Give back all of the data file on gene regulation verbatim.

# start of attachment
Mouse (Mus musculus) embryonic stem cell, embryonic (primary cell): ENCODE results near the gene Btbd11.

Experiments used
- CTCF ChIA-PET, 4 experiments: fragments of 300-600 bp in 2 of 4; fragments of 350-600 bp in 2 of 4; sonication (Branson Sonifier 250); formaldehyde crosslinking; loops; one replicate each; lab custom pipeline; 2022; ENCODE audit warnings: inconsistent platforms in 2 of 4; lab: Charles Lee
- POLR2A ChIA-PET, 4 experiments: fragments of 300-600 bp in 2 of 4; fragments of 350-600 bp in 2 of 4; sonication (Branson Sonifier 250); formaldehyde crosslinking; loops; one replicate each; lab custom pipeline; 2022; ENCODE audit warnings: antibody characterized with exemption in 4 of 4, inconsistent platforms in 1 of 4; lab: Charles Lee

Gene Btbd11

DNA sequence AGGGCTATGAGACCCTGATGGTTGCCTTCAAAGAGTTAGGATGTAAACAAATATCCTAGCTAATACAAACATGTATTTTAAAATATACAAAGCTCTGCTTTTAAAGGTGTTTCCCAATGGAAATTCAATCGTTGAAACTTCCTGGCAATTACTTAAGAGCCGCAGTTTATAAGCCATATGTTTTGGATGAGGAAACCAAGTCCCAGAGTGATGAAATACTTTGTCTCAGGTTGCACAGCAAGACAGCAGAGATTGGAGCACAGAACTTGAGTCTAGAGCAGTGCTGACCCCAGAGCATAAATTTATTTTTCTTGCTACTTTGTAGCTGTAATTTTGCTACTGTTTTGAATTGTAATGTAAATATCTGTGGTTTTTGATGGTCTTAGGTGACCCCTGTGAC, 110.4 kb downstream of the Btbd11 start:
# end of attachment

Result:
Mouse (Mus musculus) embryonic stem cell, embryonic (primary cell): ENCODE results near the gene Btbd11.

Experiments used
- CTCF ChIA-PET, 4 experiments: fragments of 300-600 bp in 2 of 4; fragments of 350-600 bp in 2 of 4; sonication (Branson Sonifier 250); formaldehyde crosslinking; loops; one replicate each; lab custom pipeline; 2022; ENCODE audit warnings: inconsistent platforms in 2 of 4; lab: Charles Lee
- POLR2A ChIA-PET, 4 experiments: fragments of 300-600 bp in 2 of 4; fragments of 350-600 bp in 2 of 4; sonication (Branson Sonifier 250); formaldehyde crosslinking; loops; one replicate each; lab custom pipeline; 2022; ENCODE audit warnings: antibody characterized with exemption in 4 of 4, inconsistent platforms in 1 of 4; lab: Charles Lee

Gene Btbd11

DNA sequence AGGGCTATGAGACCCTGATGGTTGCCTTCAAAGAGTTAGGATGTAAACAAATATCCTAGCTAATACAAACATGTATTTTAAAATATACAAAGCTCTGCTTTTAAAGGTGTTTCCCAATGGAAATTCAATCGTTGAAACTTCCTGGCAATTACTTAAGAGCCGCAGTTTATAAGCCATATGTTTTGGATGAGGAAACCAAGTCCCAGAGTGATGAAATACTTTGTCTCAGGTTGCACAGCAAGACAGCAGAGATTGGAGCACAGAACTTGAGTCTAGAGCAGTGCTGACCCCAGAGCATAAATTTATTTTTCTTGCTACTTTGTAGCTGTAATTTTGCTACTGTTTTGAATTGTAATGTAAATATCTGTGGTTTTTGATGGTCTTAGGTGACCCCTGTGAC, 110.4 kb downstream of the Btbd11 start: